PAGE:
France’s main train travel provider SNCF has been making quite a number of sweeping changes in their service in preparation for European Commission-encouraged competition entering the market in the coming years. In addition to adding a low-cost offer in an attempt to stave off price-cutting competition, the company has also increased the service aspect of train rides, improving mobile apps to make ticketing easier and selling coffee & food in train cars to all passengers – I do quite enjoy watching them try to push an airplane trolley cart down a train aisle that clearly wasn’t meant for it.
However, while competitors like Thalys have made the jump to offering Wifi on their trains, this doesn’t seem to be in the cards for SNCF in the coming years, according to a recent statement made by the government about SNCF’s development plans. While the company has plans to install WiFi in 100 train stations by the end of the year, it seems the internet connection stops there.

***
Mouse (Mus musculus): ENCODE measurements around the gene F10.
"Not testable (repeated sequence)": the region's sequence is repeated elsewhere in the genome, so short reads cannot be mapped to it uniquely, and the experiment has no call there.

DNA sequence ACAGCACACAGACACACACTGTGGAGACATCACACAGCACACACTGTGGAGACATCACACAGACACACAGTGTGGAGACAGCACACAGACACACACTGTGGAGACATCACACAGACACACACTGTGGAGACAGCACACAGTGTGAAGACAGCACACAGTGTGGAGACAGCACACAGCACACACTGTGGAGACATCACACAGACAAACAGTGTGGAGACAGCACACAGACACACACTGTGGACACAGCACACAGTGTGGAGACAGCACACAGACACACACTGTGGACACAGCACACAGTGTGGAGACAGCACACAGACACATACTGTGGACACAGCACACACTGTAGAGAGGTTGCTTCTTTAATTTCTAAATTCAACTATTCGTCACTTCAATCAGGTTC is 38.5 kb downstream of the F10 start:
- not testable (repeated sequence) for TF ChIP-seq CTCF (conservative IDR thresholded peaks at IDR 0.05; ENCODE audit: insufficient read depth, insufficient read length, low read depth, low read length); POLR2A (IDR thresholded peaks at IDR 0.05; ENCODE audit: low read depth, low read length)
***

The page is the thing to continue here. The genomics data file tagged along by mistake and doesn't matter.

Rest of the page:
The problem isn’t so much that people expect WiFi, as much as it is that SNCF’s biggest competitors are starting to have onboard WiFi, and other forms of travel may be quicker to the punch than them.
Airline companies have long since talked about installing WiFi in their planes. The price point for installment just isn’t there yet, nor is the desire of passengers to pay for in-flight WiFi; however, planes have the added advantage of being more comfortable, faster, and ‘classier’ than train travel – not to mention the fact that people expect to be out of contact when they are 10,000+ feet in the air. When I’m travelling next to a highway between two major cities, there is a certain expectation that I will still be able to take phone calls, walk around to stretch my legs, and connect to the internet – for now, I end up tethering from my iPhone.
SNCF’s other competitor, however, may be a bit quicker to get in-transit WiFi. I’m talking, of course, about cars. SNCF’s biggest competitor, other than long-distance buses (many of which have WiFi on board, such as Ireland’s airport shuttle) are peer-to-peer ridesharing services like Blablacar. While not everyone is driving a BMW with a mobile hotspot built in today, some of them are, and the turnaround for new cars is such that we may be seeing more of them including this feature down the road.
If my plane has WiFi, and my car has WiFi, and my train doesn’t: what are the chances that digital professionals will start rethinking their travel choice when it’s no longer a question of price, but a question of connectivity ?